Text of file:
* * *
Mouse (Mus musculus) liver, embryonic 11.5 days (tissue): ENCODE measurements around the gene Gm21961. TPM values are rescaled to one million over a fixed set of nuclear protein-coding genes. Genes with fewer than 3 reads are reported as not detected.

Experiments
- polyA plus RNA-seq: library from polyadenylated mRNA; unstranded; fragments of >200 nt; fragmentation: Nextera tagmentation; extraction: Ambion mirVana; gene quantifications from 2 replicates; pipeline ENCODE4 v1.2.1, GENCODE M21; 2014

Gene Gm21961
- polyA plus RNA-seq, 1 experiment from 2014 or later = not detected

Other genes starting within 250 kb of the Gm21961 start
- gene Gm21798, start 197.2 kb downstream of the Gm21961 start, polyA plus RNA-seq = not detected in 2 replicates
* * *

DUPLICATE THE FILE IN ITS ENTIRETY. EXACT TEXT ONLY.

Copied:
Mouse (Mus musculus) liver, embryonic 11.5 days (tissue): ENCODE measurements around the gene Gm21961. TPM values are rescaled to one million over a fixed set of nuclear protein-coding genes. Genes with fewer than 3 reads are reported as not detected.

Experiments
- polyA plus RNA-seq: library from polyadenylated mRNA; unstranded; fragments of >200 nt; fragmentation: Nextera tagmentation; extraction: Ambion mirVana; gene quantifications from 2 replicates; pipeline ENCODE4 v1.2.1, GENCODE M21; 2014

Gene Gm21961
- polyA plus RNA-seq, 1 experiment from 2014 or later = not detected

Other genes starting within 250 kb of the Gm21961 start
- gene Gm21798, start 197.2 kb downstream of the Gm21961 start, polyA plus RNA-seq = not detected in 2 replicates